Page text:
Public speaking is often viewed as being drawn like a bad tooth, and in recent years, it’s been labeled as an elective. This perception is unfortunate and a mistake because public speaking leads to wealth. Public speaking will make you money, and the best part about public speaking is the numerous advantages to your personal and professional life. Public speaking is one of the best ways to develop your brand and connect with others.
Stephen Gleave is a confident public speaker and a great lawyer with over three decades of experience in Canadian Labor and Employment Law. Thus, feel free to learn from him.
Learn Everything About Your Topic
When you’re a public speaker, it pays to know your topic inside and out so that you can convince your audience. If you don’t know what you’re talking about—no problem—just memorize all the relevant aspects of your subject, including insightful quotes and interesting stories, and be prepared to tell them when called upon. You’ll feel comfortable delivering your message because you already know it so well.
Stephen Gleave Ancaster is now a well-known public speaker because of his ability to study his subject thoroughly and talk confidently to his audience.
Getting Ready by Practicing
The best speakers are prepared. Some went as far as practicing for hours in front of mirrors and a few select friends or delivering speeches in an empty room. The next time you’re about to deliver a speech, practice your delivery by imagining yourself presenting your subject before an audience of hundreds (repeat out loud what you want your listeners to hear). Visualizing you delivering an inspiring speech will give you more confidence during the actual presentation.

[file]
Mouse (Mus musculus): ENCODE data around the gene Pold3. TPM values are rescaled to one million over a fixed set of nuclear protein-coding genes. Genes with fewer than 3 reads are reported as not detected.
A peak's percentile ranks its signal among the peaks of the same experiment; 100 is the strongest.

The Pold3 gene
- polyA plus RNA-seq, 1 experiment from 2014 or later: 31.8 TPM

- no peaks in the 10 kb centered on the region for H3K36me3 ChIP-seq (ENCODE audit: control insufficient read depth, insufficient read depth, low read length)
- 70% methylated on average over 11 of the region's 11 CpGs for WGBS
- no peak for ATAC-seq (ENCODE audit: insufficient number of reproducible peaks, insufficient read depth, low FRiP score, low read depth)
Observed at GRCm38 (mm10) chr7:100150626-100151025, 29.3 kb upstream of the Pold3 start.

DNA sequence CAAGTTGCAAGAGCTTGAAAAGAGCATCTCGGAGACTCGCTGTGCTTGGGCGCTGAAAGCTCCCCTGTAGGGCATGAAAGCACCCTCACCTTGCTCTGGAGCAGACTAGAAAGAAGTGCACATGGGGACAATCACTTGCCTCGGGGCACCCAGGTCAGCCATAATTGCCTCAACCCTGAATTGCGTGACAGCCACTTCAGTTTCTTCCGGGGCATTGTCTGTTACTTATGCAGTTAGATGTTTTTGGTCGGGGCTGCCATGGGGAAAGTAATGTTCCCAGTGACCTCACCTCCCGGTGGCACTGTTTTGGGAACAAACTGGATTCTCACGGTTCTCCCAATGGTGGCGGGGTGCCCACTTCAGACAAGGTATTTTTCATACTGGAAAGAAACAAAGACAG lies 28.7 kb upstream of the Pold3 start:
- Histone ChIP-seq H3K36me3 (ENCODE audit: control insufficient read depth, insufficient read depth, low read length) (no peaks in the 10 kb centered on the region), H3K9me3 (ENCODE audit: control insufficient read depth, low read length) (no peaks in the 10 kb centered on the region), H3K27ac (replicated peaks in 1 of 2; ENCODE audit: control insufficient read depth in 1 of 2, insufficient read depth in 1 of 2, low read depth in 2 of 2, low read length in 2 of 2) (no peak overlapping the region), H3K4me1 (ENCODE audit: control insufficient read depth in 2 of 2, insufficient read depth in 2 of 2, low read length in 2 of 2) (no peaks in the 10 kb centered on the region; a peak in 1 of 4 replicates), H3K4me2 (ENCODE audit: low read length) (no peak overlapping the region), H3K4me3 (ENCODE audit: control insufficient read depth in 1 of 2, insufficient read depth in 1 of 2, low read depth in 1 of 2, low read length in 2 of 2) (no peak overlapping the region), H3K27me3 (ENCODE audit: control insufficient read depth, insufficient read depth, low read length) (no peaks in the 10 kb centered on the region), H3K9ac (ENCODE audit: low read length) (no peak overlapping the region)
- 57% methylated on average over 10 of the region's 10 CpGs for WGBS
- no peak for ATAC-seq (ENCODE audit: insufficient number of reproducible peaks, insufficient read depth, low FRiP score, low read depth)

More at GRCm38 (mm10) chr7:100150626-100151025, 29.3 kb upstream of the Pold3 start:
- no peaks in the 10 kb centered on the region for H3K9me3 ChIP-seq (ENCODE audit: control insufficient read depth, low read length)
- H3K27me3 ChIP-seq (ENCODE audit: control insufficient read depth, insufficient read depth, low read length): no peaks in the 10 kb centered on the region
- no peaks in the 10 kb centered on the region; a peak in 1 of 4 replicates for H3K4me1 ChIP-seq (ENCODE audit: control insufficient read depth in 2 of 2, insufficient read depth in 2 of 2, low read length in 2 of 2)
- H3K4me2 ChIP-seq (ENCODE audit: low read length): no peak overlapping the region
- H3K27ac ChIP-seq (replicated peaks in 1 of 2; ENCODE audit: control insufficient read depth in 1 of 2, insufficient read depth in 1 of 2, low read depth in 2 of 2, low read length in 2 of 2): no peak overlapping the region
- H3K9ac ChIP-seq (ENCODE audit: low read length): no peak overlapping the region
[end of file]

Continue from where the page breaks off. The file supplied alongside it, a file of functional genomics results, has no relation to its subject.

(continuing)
Check one of the best communication books: Speak with Confidence: Overcome Self-Doubt, Communicate Clearly, and Inspire Your Audience by Mike Acker, a keynote speaker, author, executive, and communication coach with over twenty years of speaking, leadership development, and organizational management experience. The author explains how to uncover your identity, define your message, and develop your skills and techniques to become a master communicator. From overcoming imposter syndrome to eliminating a victim mentality, you’ll explore concrete methods for improving your presence and ability to take command of a room.
Make Use of Visuals and Strong Language
No matter how dynamic a speaker you think you are, powerful imagery can improve your presentation. The audience wants you to inspire, inform, and entertain them by delivering a high-energy message. The best way to deliver a dramatic and compelling presentation is to pepper your speech with power verbs. But first, it requires strict planning that includes as much rehearsal time as possible. Confidence is contagious. Show that you know your stuff by adding bold statements and humor, like “Act like you’ve been there before“ or “Be a magician with your content.”
Enter with Confidence and Determination
Here’s an interesting fact: if you are bold and confident when speaking, you will be perceived as being bigger and more interesting. If, however, you are timid on stage, you will be perceived as smaller. Why? It’s related to what psychologists call the “shadow effect.”
We all know that first impressions are the most important ones, but let’s face it — we are all scared of making a first impression. Part of this fear is driven by our insecurities and the fact that we have no idea what to do or say.
To Say More, Speak Less
Public speakers use words economically to make an impression. They avoid hesitating unless they want the audience to reflect on some point. They particularly refrain from adding points off-the-cuff.
You have the great opportunity to speak in public, and you don’t want to let it go to waste. You have something important to say, and you know how to say it. Yet speaking in public comes with fears that may prevent you from speaking freely and confidently. A great skill to have is effectively communicating your thoughts, ideas, mission, and vision. But speakers often feel the need to fill up the cracks in their speech with useless banter that has no purpose other than to fill up time.